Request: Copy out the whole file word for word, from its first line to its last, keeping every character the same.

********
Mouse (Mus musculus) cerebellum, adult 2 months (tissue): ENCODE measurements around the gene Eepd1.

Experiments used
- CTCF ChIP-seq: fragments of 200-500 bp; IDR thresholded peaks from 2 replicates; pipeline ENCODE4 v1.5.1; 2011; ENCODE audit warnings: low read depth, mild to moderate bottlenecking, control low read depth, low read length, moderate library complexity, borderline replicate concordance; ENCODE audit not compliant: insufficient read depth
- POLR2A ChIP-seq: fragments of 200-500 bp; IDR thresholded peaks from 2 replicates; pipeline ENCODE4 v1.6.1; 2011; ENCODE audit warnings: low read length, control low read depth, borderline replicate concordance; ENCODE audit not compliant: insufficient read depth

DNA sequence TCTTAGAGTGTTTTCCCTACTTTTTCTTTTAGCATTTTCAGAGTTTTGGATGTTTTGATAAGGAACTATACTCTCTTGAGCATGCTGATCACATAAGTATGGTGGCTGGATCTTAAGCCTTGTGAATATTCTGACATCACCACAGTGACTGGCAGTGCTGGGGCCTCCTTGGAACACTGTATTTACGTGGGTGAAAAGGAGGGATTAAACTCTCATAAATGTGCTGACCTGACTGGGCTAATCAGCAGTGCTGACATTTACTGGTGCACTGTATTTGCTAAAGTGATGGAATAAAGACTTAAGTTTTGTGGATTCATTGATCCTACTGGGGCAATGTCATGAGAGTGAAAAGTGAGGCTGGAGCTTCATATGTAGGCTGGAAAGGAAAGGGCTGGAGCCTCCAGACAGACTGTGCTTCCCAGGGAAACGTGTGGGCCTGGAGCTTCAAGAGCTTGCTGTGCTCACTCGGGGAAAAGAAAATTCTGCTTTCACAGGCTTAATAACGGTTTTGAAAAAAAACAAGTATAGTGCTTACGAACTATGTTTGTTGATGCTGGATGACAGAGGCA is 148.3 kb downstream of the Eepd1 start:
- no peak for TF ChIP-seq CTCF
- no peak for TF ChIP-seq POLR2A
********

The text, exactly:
Mouse (Mus musculus) cerebellum, adult 2 months (tissue): ENCODE measurements around the gene Eepd1.

Experiments used
- CTCF ChIP-seq: fragments of 200-500 bp; IDR thresholded peaks from 2 replicates; pipeline ENCODE4 v1.5.1; 2011; ENCODE audit warnings: low read depth, mild to moderate bottlenecking, control low read depth, low read length, moderate library complexity, borderline replicate concordance; ENCODE audit not compliant: insufficient read depth
- POLR2A ChIP-seq: fragments of 200-500 bp; IDR thresholded peaks from 2 replicates; pipeline ENCODE4 v1.6.1; 2011; ENCODE audit warnings: low read length, control low read depth, borderline replicate concordance; ENCODE audit not compliant: insufficient read depth

DNA sequence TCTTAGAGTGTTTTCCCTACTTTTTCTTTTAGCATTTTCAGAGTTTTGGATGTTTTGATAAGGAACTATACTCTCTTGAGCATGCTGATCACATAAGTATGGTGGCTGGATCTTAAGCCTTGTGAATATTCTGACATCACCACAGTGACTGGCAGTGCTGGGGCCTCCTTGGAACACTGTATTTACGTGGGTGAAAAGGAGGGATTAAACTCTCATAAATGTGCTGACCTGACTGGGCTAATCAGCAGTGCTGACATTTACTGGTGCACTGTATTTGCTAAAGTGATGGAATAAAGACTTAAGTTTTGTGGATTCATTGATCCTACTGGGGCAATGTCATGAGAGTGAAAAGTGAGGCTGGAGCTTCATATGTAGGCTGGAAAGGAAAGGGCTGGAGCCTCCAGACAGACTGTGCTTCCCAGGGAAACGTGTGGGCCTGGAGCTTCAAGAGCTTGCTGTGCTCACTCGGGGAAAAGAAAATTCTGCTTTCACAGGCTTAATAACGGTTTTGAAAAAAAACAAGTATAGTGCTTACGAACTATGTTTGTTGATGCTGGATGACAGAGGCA is 148.3 kb downstream of the Eepd1 start:
- no peak for TF ChIP-seq CTCF
- no peak for TF ChIP-seq POLR2A